The smart city concept concerns the operation system of a city that utilizes information and communication technologies (ICTs) to address public issues, improve living standards and citizens’ welfare, and promote sustainable development. Smart city databases and smart control systems allow a wide array of data to be collected and analyzed to achieve efficient resource management and allocation.
The smart supply chain is a major part of the smart city ecosystem that significantly impacts the quality of life. Before diving into blockchain application, it is useful to understand that the supply chain here refers to a system comprising activities and the flow of related information generated as products and services make their way from the supplier side to the end consumer side; and the act of managing relevant actions and information in the supply chain process, including sourcing, procurement, conversion, and all logistics, is known as supply chain management.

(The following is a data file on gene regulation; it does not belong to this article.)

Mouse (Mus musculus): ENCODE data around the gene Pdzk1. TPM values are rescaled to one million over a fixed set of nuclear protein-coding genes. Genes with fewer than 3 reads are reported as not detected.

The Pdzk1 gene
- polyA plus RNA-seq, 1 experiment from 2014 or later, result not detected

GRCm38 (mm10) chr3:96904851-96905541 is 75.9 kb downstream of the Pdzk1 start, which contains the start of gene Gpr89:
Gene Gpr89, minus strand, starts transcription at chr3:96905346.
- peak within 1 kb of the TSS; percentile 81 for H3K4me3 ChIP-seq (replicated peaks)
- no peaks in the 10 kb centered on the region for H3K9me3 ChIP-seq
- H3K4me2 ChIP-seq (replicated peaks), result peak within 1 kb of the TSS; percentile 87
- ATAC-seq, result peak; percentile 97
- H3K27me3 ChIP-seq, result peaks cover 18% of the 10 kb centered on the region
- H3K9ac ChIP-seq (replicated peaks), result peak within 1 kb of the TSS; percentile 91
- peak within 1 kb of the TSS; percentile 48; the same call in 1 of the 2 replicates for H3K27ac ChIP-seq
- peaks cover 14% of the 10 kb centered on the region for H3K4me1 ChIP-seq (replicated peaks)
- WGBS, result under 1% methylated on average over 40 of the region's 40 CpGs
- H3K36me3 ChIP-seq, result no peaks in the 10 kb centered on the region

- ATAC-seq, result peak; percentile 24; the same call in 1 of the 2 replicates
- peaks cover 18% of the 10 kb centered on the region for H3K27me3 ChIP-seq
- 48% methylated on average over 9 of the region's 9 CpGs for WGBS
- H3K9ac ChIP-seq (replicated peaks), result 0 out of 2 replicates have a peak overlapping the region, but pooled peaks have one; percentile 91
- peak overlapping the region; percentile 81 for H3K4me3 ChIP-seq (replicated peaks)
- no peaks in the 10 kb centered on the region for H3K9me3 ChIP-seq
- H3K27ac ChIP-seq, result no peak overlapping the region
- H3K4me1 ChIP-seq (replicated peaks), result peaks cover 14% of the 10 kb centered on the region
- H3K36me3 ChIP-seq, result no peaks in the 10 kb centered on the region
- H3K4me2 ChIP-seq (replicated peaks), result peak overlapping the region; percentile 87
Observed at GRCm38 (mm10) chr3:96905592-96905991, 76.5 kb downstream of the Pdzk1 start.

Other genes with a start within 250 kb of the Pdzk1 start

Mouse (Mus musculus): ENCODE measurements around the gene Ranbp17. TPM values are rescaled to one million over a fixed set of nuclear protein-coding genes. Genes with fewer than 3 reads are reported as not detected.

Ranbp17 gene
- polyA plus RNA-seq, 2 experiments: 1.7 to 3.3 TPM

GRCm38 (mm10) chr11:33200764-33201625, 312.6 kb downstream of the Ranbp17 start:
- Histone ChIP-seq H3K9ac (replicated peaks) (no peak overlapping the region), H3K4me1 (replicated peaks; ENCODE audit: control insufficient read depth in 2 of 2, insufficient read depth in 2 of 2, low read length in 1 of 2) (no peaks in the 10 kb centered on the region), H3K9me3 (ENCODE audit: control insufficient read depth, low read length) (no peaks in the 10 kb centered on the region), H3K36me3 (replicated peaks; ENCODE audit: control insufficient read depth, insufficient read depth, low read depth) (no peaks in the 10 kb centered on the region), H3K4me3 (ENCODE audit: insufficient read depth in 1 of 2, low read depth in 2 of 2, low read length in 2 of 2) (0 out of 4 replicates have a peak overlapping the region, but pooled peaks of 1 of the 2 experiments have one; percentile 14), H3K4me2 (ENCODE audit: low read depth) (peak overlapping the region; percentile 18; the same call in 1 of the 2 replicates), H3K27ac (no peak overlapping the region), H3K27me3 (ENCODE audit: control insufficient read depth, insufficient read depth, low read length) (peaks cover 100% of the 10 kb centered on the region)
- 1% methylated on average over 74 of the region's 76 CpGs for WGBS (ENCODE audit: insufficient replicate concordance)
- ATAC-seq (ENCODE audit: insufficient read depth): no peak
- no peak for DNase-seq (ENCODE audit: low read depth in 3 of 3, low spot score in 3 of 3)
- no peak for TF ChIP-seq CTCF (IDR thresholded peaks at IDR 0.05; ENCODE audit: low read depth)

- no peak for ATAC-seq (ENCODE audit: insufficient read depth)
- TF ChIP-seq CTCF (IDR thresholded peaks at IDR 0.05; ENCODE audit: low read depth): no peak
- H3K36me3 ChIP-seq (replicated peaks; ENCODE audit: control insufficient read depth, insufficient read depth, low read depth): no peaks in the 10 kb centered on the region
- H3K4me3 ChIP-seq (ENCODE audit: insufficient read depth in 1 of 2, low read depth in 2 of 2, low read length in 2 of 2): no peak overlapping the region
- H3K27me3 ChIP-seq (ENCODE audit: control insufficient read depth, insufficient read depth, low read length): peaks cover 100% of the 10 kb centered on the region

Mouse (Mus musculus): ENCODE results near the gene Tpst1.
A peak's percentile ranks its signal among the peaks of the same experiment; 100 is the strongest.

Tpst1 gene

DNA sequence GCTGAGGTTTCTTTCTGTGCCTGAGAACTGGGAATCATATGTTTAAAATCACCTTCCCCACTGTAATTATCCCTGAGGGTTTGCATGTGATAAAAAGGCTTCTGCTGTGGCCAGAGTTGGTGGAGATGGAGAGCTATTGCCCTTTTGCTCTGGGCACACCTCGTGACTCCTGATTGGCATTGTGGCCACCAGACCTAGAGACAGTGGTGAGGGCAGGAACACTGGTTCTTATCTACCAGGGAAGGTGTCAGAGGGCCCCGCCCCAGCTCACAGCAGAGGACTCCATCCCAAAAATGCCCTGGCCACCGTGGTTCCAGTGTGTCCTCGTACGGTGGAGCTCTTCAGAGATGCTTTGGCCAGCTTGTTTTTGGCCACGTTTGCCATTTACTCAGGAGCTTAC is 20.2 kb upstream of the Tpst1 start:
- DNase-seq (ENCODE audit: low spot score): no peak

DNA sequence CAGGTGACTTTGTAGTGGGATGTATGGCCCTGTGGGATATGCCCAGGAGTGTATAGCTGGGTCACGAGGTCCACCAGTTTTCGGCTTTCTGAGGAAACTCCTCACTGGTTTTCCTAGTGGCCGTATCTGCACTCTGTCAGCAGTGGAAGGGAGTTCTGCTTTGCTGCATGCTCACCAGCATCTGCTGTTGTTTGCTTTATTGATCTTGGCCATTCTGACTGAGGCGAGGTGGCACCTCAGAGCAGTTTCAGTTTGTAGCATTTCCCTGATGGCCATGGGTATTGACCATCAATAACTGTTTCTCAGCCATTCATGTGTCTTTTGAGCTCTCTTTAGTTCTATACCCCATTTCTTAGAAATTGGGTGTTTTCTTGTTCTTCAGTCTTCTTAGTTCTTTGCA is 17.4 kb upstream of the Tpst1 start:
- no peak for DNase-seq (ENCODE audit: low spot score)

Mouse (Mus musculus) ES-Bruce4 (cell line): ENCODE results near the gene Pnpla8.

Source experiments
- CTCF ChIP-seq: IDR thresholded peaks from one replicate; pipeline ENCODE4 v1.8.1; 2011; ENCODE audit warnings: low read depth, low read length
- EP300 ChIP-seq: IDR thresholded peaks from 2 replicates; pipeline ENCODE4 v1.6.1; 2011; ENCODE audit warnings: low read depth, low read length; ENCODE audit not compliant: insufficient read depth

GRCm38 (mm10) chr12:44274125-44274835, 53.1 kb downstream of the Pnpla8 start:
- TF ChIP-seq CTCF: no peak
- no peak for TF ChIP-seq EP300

Noting that the supply chain management activities often generate sensitive and/or confidential information about an organization or multiple actors involved in the process, the type of blockchain technology deployed in such a system should be the private one that allows limited network participants.
The employment of blockchain can address a number of existing challenges in traditional supply chain management systems. It should be highlighted that the technology can provide complete information about products digitally since it can accommodate various types of data such as quality, quantity, date, or state of a product, etc.